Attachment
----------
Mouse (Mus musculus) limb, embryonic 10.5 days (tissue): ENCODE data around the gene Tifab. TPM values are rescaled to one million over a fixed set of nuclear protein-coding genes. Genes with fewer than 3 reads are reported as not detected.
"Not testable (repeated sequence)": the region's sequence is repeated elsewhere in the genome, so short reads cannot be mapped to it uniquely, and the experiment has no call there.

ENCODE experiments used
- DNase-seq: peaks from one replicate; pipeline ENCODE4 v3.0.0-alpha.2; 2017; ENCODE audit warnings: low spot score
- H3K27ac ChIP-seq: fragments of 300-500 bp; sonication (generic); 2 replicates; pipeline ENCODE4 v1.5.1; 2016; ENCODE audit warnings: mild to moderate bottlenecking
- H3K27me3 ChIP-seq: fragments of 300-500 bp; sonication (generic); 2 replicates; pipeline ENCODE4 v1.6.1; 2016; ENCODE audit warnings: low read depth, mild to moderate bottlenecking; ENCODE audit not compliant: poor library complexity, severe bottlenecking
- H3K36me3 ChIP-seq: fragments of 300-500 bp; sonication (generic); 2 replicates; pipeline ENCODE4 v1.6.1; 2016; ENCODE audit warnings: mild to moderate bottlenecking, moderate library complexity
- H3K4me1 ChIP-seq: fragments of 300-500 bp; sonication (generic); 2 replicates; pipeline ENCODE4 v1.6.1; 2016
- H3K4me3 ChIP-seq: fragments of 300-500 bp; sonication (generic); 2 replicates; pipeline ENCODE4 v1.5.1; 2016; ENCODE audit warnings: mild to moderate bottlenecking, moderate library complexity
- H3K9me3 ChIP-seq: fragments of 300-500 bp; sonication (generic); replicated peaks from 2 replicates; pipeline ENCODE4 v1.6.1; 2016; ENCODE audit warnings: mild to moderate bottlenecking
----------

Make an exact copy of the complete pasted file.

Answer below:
Mouse (Mus musculus) limb, embryonic 10.5 days (tissue): ENCODE data around the gene Tifab. TPM values are rescaled to one million over a fixed set of nuclear protein-coding genes. Genes with fewer than 3 reads are reported as not detected.
"Not testable (repeated sequence)": the region's sequence is repeated elsewhere in the genome, so short reads cannot be mapped to it uniquely, and the experiment has no call there.

ENCODE experiments used
- DNase-seq: peaks from one replicate; pipeline ENCODE4 v3.0.0-alpha.2; 2017; ENCODE audit warnings: low spot score
- H3K27ac ChIP-seq: fragments of 300-500 bp; sonication (generic); 2 replicates; pipeline ENCODE4 v1.5.1; 2016; ENCODE audit warnings: mild to moderate bottlenecking
- H3K27me3 ChIP-seq: fragments of 300-500 bp; sonication (generic); 2 replicates; pipeline ENCODE4 v1.6.1; 2016; ENCODE audit warnings: low read depth, mild to moderate bottlenecking; ENCODE audit not compliant: poor library complexity, severe bottlenecking
- H3K36me3 ChIP-seq: fragments of 300-500 bp; sonication (generic); 2 replicates; pipeline ENCODE4 v1.6.1; 2016; ENCODE audit warnings: mild to moderate bottlenecking, moderate library complexity
- H3K4me1 ChIP-seq: fragments of 300-500 bp; sonication (generic); 2 replicates; pipeline ENCODE4 v1.6.1; 2016
- H3K4me3 ChIP-seq: fragments of 300-500 bp; sonication (generic); 2 replicates; pipeline ENCODE4 v1.5.1; 2016; ENCODE audit warnings: mild to moderate bottlenecking, moderate library complexity
- H3K9me3 ChIP-seq: fragments of 300-500 bp; sonication (generic); replicated peaks from 2 replicates; pipeline ENCODE4 v1.6.1; 2016; ENCODE audit warnings: mild to moderate bottlenecking